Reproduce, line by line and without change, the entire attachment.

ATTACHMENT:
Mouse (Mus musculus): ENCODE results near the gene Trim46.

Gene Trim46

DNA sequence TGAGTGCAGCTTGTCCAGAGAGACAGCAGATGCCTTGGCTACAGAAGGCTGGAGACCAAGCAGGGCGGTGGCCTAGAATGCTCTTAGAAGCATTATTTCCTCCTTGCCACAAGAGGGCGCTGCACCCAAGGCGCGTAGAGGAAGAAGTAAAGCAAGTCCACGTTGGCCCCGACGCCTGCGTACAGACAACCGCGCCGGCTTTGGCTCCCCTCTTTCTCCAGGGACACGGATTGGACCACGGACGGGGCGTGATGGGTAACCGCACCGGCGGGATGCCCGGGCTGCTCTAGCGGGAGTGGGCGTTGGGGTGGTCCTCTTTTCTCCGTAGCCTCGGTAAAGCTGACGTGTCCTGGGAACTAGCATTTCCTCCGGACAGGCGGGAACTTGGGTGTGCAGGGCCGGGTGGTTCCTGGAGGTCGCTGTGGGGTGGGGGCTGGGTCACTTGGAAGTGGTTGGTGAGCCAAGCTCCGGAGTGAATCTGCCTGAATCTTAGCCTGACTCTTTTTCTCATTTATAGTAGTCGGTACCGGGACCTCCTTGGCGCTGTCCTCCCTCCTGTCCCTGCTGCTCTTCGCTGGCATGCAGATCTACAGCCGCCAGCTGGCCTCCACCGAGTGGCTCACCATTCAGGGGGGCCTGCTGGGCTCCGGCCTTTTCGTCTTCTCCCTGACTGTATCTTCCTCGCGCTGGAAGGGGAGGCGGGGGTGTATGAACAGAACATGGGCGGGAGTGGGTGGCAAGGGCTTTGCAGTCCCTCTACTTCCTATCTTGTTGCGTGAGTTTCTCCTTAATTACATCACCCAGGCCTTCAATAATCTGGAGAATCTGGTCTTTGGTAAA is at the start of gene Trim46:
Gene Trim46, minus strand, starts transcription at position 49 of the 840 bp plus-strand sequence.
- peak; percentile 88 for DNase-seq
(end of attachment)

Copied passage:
Mouse (Mus musculus): ENCODE results near the gene Trim46.

Gene Trim46

DNA sequence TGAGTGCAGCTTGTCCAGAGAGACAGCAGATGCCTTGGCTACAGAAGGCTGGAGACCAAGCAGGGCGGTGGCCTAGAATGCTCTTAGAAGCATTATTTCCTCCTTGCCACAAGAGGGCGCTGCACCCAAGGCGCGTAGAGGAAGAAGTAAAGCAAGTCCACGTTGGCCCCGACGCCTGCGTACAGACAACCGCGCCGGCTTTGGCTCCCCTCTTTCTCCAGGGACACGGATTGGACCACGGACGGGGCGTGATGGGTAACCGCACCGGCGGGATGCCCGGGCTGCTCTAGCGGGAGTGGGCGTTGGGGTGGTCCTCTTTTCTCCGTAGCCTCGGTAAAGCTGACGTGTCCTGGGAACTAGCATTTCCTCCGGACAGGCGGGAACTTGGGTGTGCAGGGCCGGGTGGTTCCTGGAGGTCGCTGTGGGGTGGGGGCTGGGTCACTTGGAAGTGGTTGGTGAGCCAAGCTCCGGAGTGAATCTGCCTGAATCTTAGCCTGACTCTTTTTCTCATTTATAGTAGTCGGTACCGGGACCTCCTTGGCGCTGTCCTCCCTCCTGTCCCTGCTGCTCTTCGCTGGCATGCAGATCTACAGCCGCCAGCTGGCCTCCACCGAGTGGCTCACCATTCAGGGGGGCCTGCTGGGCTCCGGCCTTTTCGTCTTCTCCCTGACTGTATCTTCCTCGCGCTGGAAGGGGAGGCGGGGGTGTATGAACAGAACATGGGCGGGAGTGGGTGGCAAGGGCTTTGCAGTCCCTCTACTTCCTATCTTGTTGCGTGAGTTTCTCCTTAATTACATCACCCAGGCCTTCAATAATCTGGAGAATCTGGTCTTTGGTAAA is at the start of gene Trim46:
Gene Trim46, minus strand, starts transcription at position 49 of the 840 bp plus-strand sequence.
- peak; percentile 88 for DNase-seq